and location-based mechanisms. The main idea in
these schemes is that the additional space coverage
obtained by each additional broadcast decreases with
the number of broadcasts. For example, presents a
variant of the probabilistic protocol in which every
node monitors the transmissions of its neighbors and
rebroadcasts a message if it has not heard M
transmissions of the same message. Yet, those
protocols suffer from increased latency due to the
packet delay introduced at each hop and none of them
guarantees reliable dissemination of messages to all
nodes The works in utilize an adapted probabilistic
flooding that makes use of local density. The
approaches of those works are based on the
observation that the retransmission probability P
should be adjusted relatively to the local nodes
density. In [47] this is done through counters, while
in [35] the uniform density is assumed. In [28] a local
nodes density is compared to a network-wide average
nodes density (which is is assumed to be known) and
the retransmission probability is set to a higher/lower
value if the number of neighbors of a retransmitting
node is less/more than the network average number
of neighbors.
However, those works contain little
theoretical analysis of the proposed schemes and like
other counter-based or probabilistic based schemes
can also fail to provide reliability on certain
topologies. To the best of our knowledge, our work is
the first to provide a theoretical analysis of the
optimal usage of nodes density in order to set P. The
work in studies three variants of the above ideas. The
first is to retransmit with probability k=ni, where k is
some constant and ni is the size of the neighborhood.
The second method is based on having each node
learn its 2-hop
Neighborhood and then computing the rebroadcasting
probability based on 1-hop neighborhoods
intersections. The final scheme also computes the
probability according to k=n, but adds a mechanism
in which if a node suspects that some of its neighbors
did not receive the message, it rebroadcast the
message regardless of its initial decision. Unlike the
work in [6], we formally analyze the value of k. Also,
we include a gossip and recovery mechanism,
whereas none of the protocols in [6] do so.
Consequently, RAPID is more reliable than any of
the schemes of [6]. Moreover, RAPID has a variant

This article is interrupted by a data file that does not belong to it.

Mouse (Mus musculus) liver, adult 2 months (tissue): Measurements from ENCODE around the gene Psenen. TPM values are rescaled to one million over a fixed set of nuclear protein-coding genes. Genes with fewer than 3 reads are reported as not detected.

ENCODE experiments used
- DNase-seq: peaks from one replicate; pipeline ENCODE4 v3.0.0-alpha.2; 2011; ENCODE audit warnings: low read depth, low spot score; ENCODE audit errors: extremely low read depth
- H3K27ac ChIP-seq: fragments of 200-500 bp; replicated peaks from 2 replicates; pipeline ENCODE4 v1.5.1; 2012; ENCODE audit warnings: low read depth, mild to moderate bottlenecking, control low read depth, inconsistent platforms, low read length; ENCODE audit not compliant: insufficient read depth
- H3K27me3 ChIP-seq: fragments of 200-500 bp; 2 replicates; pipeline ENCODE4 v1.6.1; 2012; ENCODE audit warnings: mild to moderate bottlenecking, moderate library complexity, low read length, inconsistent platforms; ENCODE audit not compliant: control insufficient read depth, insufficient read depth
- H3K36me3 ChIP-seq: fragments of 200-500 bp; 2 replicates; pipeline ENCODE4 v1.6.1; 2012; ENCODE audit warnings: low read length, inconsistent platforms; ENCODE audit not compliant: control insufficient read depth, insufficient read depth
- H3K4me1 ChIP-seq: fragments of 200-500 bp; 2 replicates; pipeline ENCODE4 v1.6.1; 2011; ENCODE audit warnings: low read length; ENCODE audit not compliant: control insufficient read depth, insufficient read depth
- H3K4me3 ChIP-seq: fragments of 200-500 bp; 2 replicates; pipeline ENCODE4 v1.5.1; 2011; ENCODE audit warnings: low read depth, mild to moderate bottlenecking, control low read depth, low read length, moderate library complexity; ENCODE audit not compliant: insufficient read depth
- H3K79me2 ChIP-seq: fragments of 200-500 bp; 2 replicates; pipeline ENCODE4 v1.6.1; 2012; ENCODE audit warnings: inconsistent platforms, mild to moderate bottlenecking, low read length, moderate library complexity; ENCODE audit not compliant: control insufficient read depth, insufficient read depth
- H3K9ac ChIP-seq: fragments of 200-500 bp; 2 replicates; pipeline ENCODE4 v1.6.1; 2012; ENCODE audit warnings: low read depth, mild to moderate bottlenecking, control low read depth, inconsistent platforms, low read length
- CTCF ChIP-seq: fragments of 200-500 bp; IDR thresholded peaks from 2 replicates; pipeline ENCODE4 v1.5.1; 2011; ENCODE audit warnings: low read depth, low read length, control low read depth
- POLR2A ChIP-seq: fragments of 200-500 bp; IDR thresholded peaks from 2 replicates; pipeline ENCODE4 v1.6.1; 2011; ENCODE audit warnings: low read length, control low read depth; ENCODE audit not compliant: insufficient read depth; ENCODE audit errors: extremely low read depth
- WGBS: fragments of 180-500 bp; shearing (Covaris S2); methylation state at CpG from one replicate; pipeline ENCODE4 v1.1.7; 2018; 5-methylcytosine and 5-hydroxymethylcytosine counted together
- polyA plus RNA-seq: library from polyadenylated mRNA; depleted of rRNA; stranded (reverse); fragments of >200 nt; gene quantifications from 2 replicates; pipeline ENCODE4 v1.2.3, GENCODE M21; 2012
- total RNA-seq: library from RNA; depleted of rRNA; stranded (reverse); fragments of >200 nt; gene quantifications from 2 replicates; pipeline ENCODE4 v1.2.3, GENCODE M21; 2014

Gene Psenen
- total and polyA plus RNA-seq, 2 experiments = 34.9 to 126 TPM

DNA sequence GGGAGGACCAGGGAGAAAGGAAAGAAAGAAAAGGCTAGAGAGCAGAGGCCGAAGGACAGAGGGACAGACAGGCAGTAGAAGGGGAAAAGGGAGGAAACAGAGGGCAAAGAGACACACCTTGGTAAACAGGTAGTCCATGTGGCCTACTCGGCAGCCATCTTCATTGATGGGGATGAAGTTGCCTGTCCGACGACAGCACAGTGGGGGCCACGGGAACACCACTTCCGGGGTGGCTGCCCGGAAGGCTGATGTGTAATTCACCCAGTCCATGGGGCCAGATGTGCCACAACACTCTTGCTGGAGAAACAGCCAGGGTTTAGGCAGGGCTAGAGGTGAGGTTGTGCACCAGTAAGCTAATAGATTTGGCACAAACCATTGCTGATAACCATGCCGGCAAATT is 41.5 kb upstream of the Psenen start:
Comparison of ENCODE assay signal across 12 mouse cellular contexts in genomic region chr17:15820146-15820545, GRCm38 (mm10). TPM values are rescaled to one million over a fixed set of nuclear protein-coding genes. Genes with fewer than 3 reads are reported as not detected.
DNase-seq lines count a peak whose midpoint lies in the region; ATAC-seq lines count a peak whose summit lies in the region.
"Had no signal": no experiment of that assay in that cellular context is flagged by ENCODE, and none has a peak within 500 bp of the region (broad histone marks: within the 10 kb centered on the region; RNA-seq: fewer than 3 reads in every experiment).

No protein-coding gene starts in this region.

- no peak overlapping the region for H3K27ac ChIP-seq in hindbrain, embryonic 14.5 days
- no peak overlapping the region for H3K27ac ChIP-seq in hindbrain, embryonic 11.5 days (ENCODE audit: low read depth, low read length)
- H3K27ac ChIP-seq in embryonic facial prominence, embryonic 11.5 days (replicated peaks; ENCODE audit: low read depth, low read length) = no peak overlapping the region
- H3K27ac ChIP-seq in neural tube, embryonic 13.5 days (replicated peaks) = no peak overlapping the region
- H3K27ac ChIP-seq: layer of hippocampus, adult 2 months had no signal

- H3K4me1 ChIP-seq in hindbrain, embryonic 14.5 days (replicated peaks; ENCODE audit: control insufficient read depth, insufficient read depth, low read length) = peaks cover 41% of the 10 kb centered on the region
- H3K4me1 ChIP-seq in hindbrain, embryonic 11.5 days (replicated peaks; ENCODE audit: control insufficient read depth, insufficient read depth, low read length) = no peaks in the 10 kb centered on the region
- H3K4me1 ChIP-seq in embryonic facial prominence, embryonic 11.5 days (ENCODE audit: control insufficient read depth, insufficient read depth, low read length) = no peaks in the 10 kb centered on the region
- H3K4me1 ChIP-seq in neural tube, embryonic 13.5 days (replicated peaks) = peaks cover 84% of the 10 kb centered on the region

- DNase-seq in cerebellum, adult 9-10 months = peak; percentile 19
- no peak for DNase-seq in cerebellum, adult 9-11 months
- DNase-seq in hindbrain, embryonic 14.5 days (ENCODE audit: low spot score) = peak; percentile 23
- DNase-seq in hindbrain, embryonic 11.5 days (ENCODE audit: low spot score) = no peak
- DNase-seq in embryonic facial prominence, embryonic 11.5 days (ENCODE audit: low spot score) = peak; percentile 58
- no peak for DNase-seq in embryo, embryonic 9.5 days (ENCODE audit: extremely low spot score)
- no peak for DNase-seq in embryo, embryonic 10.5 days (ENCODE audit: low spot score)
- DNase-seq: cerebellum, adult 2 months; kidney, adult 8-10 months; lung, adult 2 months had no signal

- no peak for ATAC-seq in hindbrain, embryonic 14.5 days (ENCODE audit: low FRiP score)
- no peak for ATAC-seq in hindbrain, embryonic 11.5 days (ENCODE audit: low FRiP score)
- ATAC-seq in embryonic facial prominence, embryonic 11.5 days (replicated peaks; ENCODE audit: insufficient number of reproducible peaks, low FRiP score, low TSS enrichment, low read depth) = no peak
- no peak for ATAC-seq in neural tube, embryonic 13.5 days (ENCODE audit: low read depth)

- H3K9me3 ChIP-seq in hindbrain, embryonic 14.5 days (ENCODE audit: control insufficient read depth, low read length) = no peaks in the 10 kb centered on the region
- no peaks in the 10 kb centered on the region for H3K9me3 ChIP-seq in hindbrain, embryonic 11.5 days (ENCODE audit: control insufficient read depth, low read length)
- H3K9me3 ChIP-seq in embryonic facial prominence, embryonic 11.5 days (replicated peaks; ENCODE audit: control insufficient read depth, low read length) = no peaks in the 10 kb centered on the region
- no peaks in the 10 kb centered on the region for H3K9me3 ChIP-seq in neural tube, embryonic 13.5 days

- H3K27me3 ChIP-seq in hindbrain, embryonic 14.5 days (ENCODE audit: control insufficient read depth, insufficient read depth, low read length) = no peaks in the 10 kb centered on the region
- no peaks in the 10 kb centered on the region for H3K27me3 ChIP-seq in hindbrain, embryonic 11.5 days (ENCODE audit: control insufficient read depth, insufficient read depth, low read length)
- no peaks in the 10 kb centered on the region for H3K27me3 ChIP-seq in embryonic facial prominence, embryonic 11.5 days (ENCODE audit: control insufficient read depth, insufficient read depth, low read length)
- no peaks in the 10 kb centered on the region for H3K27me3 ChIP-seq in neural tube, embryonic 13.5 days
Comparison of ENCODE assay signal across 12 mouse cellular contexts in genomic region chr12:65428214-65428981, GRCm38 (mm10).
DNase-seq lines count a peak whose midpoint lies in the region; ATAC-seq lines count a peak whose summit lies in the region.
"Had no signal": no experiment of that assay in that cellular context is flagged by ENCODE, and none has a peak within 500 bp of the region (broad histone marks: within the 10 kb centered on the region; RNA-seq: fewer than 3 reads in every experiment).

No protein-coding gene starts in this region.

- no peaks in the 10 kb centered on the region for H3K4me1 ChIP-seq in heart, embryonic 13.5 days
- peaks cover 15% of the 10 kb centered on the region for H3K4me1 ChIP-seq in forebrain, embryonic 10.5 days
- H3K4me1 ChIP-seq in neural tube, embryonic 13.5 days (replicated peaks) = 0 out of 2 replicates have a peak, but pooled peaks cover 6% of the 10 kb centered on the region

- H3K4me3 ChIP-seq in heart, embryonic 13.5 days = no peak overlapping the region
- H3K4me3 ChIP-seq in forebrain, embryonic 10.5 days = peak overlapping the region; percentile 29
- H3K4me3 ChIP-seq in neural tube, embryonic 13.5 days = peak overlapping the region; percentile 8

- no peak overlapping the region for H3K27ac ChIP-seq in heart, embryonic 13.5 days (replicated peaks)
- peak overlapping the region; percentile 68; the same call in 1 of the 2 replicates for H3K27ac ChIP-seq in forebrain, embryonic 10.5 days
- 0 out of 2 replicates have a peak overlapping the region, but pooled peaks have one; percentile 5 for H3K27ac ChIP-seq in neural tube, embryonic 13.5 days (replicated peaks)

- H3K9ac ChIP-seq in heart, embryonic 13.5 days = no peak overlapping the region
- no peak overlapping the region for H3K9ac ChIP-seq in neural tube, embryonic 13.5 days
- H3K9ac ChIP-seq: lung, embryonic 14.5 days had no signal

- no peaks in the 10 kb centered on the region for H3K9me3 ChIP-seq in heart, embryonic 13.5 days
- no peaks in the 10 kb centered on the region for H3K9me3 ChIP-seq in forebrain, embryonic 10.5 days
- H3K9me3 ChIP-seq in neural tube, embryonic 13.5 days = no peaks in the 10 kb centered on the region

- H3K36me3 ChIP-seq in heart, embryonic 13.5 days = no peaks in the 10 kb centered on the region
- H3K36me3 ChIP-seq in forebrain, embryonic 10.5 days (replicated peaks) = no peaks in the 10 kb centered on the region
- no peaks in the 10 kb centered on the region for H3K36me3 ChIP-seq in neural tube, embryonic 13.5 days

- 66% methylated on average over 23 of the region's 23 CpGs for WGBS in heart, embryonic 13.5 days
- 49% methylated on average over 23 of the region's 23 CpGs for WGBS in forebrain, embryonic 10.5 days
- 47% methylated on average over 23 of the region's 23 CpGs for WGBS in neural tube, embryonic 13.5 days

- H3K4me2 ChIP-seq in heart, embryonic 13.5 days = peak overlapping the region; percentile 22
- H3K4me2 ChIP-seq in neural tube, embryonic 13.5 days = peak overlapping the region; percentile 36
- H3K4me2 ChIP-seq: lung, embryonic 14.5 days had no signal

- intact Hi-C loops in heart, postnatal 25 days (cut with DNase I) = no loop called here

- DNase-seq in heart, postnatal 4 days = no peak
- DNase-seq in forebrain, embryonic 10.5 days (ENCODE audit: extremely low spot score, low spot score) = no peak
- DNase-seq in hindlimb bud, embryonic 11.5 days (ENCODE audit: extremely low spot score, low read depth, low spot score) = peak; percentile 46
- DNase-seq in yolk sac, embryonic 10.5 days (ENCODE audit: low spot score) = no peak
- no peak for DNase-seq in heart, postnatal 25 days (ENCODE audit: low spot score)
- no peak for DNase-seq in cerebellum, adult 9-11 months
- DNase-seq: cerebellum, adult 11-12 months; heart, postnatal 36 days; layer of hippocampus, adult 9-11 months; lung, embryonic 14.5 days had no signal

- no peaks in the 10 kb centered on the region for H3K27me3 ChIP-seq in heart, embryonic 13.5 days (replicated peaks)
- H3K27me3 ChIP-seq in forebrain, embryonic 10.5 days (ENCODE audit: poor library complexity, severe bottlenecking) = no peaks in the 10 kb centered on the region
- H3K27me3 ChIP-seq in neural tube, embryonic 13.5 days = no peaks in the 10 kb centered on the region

that can deal with many forms of malicious behavior
while the other protocols do not. We present the
effect of nodes reliability on network's performance
parameters such as packet loss and control message
overhead. It is apparent that more research should be
conducted in investigating the reliability problem in
wireless networks.

III.Assumption and Problem Statement
In this section, we formalize the problem statement
and the assumptions considered in computing the
two-terminal reliability in mobile ad hoc networks.
A. Problem statement
Given an ad hoc network G with N nodes, E edges, a
source node, s, and a destination node, d. Each node
has an operation probability of p
. The problem is to
compute the probability that there exists an
operational path between source node, s, and
destination node, d, which is denoted as Rel
(G). All
nodes, but source and destination nodes, are allowed
to move freely according to a known mobility model.
In addition, the nodes fail according to an exponential
distribution with a parameter p (i.e., 1/pe
Therefore, the two-terminal reliability is a function of
time and changes frequently due to nodes'
movements and nodes' failures. Each edge in E has
an operational probability, p
, which depends on the
operational probabilities of the nodes the edge is
connecting. Therefore, p
of edge e connecting node
and n
can be expressed as p
=Pr(e exists j n
and n

are operating). Since each of the Edges can have one
of two states, working or failed, the state of the
International Journal of Computer Trends and Technology (IJCTT) volume 4 Issue 6June 2013